Critch first broke in 2017 the way most artists break in 2017: viral singles and infectious flows. The difference between a one-off and Jay Critch? He kept landing hit after hit, each with an indescribable New York energy at its root. With a bevy of tracks to point to, it was the Harry Fraud-produced anthem “Thousand Ways” that cemented Critch as New York’s next rising star.
All of this would suggest Jay Critch has since stowed away to pen the next great New York debut rap album. Well, after amassing millions of streams on his singles, Jay Critch is releasing his first full body of work, "Hood Favorite". Just one note: it’s a "mixtape." Sounding polished, cohesive, and expensive, we have to imagine "Hood Favorite" hasn’t been elevated to album status out of general trepidation. Perhaps Critch and Interscope would rather test the waters before taking the debut-album-plunge. Semantics aside, "Hood Favorite" remains Critch’s formal introduction to commercial hip-hop, and for the most part, he introduces himself well.
Jay Critch opens his project on a juiced up high. Let us take a brief moment to commend him for not simply repackaging his singles and calling it a day. Jay Critch has chosen to forge on anew, as he should.
All of Crtich’s on-camera appearance creates "Smutty,” where the young man sounds like the future of the city over some God-given woodwinds. Jay Critch knows his strengths and knows how to deliver them. His catching flow, built on the patter and droll of his cadence, instantly holds our ear. Not even a full minute into the tape and we have to wonder: Why isn’t this an album? Critch is well pronounced and rapping with full flavor, leading with his slang and pulling us in with the exclusivity of the moment he’s cultivating. The initial tone of "Hood Favorite" is one of trendsetting, not coattail riding.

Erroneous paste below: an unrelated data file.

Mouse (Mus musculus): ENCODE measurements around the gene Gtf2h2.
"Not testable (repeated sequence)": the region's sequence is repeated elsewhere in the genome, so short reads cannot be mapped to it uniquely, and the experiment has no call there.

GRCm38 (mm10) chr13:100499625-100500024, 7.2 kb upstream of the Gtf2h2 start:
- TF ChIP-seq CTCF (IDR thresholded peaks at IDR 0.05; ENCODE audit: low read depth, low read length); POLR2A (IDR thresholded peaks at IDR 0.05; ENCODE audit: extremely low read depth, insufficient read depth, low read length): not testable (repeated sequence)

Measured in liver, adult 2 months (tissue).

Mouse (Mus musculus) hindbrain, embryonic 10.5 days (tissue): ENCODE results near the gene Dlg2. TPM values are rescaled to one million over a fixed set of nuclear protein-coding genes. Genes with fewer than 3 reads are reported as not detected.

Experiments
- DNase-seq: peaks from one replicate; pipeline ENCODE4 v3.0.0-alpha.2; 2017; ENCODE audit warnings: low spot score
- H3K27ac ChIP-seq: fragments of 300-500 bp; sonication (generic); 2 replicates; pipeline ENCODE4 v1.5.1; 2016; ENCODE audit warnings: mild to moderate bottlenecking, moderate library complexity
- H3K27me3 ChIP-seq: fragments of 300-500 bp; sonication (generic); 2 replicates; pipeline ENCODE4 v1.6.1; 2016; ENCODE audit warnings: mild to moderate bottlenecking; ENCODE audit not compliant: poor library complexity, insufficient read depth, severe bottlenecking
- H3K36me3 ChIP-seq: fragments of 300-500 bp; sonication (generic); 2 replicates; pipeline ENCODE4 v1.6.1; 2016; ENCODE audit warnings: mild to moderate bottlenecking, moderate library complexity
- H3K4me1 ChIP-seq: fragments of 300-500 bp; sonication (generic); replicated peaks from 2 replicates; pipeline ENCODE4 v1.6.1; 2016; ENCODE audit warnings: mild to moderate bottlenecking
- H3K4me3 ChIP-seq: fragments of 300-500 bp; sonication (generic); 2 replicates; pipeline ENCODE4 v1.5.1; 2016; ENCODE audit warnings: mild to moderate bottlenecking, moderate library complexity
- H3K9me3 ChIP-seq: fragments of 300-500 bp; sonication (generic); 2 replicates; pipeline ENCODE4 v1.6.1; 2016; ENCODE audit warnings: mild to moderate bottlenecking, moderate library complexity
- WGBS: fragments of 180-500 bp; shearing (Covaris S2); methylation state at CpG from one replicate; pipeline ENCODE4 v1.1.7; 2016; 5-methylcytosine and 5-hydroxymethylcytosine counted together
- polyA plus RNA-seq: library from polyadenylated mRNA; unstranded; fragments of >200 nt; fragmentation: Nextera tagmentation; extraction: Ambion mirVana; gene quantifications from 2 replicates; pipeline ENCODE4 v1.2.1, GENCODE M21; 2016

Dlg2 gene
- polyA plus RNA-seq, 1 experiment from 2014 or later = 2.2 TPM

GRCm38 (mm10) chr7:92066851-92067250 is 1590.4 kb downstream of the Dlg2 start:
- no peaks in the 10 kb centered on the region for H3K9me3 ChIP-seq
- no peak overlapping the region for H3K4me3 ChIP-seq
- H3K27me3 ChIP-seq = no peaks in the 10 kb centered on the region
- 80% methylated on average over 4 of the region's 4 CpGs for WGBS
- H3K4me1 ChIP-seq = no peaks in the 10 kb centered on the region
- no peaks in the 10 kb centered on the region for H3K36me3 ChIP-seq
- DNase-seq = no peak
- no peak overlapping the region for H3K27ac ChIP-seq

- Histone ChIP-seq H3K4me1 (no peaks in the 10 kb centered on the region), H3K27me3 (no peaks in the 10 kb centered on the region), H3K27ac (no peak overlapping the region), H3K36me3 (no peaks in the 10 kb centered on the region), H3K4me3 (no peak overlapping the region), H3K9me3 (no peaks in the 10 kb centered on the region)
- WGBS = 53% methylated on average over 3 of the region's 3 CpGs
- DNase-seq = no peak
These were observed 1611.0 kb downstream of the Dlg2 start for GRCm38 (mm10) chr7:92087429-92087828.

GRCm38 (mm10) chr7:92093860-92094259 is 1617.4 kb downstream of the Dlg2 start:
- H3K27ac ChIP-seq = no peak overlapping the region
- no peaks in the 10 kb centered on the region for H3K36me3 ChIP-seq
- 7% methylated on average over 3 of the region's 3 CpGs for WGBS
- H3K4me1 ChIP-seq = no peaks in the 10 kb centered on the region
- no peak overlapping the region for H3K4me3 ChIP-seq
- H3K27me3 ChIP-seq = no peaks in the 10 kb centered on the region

Yet, the mixtape format quickly makes itself apparent as we deal with Critch’s artistic growing pains. The Auto-Tune singing on “Way It Is” goes over rough and out of character. The track is a sore misstep as it obscures Critch’s distinct vocal tone, which is the cornerstone of his charisma and appeal. “Brown Hair” falls into the same trap. The track sounds less like what makes Jay Critch an exciting top prospect, and more like the manifestation of Fat Joe’s fears for the city as a trend-chasing monolith. Finally, though, on “Peso,” Critch gets his Auto-Tune use right, pitching down his voice and bringing the same spirited flow we fell in love with. Even the come-up bars about ramen noodles and slightly melodic lilt go off here where it fell flat on previous attempts.
Dressed in window tints, foreigns, cash talk, popped bottles, and drift marks, Hood Favorite is a predominately celebratory and swanky, as only Jay Critch could accomplish, affair. Yet, it is not without texture and trial. “Quicker” is a moment wherein Critch abandons his braggadocious tone for something a bit more somber and touching, promising to never change and scowling at the fake. His affect presents a newfound refinement and depth. Though, a majority of the content fails to fully reflect the vocal and mood shifts. Instead, we are left with a plush track that flirts with the downtrodden, executed by a young man who does not yet know how to fully unpack his emotions. Perhaps his emotions will make the debut album.
"Ego" is the perfect lead single. Proof Critch can make an earworm from verse to hook, “Ego” first planted the seed that Jay Critch was our hood favorite, and in the context of the tape, that flower blooms. The call to his slang on “Smutty” is a nice touch, too. The visual for "Ego" has arrived.
Source: DJ Booth